Awkward Relationship


English: Andrew Wilkie speaking at the Greens ...

English: Andrew Wilkie speaking at the Greens federal election launch 2007 in Hobart (Photo credit: Wikipedia)

The last Federal Election is nearly two years ago, which means that the next one is not much more than a year away at best. The results of the last election were awkward and led to a negotiated settlement that took some weeks to patch together.  The key in to that agreement was the green deal that essentially secured supply, and the passage of legislation through the upper house, so long as the government could get it through the lower house.

So the deal essentially gave the Labor Government Supply  in exchange for the Carbon Tax. A win/win for both parties, if not for the electorate. With the deal in place Julia was able to leverage the independents for support, on the grounds that she offered the best chance of stable government, plus a few lollies she threw in the bag, including NBN deals, Hobart Hospital, and Poker Machine Reform (now abandoned – and it would seem that it was abandoned in practice rather sooner than it was announced.

The NSW Right faction is now canvassing opinion about preferencing  The Greens last in the next election. Clearly they now recognise the Greens as much as a threat as an ally.  As the Labor Primary vote slumps there is no doubt that the Green vote surges. Julia has staked a lot on the Carbon Tax, and is seeking to own it as a great step forward. In the lead up to the last election she did manage to say – as we will no doubt be reminded in the next election campaign ‘there will be no carbon tax under a Government I lead’  Interestingly she now speaks of it as a ‘price on carbon’. Of course the truth is ‘The Greens made her do it’. Part of the cost of office was power.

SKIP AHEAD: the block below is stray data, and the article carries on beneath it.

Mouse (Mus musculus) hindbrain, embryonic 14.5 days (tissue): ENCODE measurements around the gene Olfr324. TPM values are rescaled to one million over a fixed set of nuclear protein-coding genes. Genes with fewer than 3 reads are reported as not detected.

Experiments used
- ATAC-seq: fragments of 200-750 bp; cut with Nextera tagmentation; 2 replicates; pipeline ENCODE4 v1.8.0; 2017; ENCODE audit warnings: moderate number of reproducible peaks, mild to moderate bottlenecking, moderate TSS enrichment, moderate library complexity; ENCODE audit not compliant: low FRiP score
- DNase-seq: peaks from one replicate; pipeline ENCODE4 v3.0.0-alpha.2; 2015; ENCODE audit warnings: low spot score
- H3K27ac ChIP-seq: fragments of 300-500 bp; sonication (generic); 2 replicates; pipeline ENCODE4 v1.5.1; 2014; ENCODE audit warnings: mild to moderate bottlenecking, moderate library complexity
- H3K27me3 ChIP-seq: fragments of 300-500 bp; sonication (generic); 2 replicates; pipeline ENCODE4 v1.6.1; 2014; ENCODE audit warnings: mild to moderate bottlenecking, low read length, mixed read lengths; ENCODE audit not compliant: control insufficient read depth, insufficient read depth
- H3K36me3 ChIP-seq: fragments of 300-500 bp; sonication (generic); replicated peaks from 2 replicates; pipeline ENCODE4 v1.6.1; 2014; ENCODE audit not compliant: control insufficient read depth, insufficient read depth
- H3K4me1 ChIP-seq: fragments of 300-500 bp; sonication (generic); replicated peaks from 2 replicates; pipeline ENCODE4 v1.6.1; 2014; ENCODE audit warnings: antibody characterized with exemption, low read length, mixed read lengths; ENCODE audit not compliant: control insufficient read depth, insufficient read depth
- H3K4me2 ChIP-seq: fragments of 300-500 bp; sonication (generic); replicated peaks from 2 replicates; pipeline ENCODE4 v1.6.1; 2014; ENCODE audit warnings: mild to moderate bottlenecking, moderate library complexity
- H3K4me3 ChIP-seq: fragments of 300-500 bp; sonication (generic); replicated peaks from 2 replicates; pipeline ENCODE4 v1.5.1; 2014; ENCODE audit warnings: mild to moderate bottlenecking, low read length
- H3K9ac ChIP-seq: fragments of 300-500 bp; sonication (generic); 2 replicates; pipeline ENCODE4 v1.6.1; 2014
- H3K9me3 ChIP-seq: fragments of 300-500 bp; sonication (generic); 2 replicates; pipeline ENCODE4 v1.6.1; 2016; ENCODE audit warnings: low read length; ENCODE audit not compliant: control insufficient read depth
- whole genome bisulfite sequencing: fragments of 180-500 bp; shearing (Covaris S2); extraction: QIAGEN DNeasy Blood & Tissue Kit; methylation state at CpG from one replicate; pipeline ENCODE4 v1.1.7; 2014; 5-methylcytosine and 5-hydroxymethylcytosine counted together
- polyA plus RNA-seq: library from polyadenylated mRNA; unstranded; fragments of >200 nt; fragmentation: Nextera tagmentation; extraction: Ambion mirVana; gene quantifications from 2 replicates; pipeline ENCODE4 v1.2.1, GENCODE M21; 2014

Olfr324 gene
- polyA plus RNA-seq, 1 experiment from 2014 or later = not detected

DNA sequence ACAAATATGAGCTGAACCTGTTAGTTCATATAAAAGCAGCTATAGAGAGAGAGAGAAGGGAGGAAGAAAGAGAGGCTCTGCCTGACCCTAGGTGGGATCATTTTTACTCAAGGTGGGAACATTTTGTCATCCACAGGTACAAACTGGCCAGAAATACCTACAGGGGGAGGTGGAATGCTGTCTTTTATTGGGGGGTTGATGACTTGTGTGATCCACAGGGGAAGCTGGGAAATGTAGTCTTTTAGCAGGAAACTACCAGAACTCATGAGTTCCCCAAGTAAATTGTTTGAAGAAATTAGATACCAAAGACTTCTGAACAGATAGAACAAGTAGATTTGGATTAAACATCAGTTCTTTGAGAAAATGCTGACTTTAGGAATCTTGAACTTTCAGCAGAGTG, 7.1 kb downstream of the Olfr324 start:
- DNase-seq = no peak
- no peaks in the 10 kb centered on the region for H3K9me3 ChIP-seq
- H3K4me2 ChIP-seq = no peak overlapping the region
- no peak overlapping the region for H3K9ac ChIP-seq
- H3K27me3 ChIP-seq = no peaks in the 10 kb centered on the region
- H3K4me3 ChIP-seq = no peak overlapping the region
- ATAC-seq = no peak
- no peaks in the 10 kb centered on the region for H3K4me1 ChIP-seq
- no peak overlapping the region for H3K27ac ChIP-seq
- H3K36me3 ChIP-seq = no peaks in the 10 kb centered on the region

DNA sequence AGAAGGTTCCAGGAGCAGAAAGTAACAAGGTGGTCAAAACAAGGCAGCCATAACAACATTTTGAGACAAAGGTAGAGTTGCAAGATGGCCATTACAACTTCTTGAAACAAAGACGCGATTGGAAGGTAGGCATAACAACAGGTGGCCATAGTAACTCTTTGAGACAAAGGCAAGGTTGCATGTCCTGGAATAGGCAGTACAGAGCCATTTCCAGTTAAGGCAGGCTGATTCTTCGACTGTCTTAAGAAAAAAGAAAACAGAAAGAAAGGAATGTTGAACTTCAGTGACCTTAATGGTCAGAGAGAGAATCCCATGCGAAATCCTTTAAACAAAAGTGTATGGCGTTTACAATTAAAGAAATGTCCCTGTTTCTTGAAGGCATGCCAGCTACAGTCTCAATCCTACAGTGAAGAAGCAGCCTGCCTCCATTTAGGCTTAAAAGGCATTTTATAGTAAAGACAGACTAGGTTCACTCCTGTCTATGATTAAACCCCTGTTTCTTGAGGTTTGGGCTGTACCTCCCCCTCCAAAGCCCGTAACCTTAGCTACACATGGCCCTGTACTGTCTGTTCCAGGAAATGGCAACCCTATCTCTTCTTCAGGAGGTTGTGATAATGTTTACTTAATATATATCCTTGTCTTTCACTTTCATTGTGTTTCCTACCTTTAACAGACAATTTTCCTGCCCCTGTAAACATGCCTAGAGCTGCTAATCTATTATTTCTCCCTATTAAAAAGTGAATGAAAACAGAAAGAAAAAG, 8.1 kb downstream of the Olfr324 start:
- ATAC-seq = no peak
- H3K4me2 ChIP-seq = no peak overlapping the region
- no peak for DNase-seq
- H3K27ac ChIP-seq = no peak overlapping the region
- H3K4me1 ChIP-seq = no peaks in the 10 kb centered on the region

On the Asylum Seeker Issue the Greens have been no help at all.  In a way that seems a bit unfair as they do seem to have managed to get it all their own way. We will support you if we have a Carbon Tax, however we can’t give any ground on Boat People as that is core policy. For the ALP the road to the next election looks like a highway to a hiding.

At one level it does not matter where Labor preferences the Greens and we are fairly certain we know what the Greens will do with preferences. The real issue for the Greens will be to manage the public perception. On the one hand they need to broaden the base of popular appeal, and present as a party who could be involved in Government.

I think that one of the mistakes that Julia made was not insisting on Green participation in Government. Had Bob Brown been the Deputy PM and Minister for Climate Change, they would have needed to be more actively involved in finding and forging solutions. The current arrangement allows then to be spectators, commemorators and referees, none of which helps the government.

The risks are in fact still quite high that the Government will not go full term. Craig Thompson is not out of the woods, and neither is Peter Slipper, whilst Andrew Wilkie‘s level of support has go to be risky after the dud way they have dealt with him. The Government is generally plagued with concern over major policy back-flips, and an absolute failure to do anything but announce in relation to Border protection and Asylum.

Whilst Julia wants to hold on as long as possible, it is my view that the longer she hangs in the more long term damage she does to the Party.

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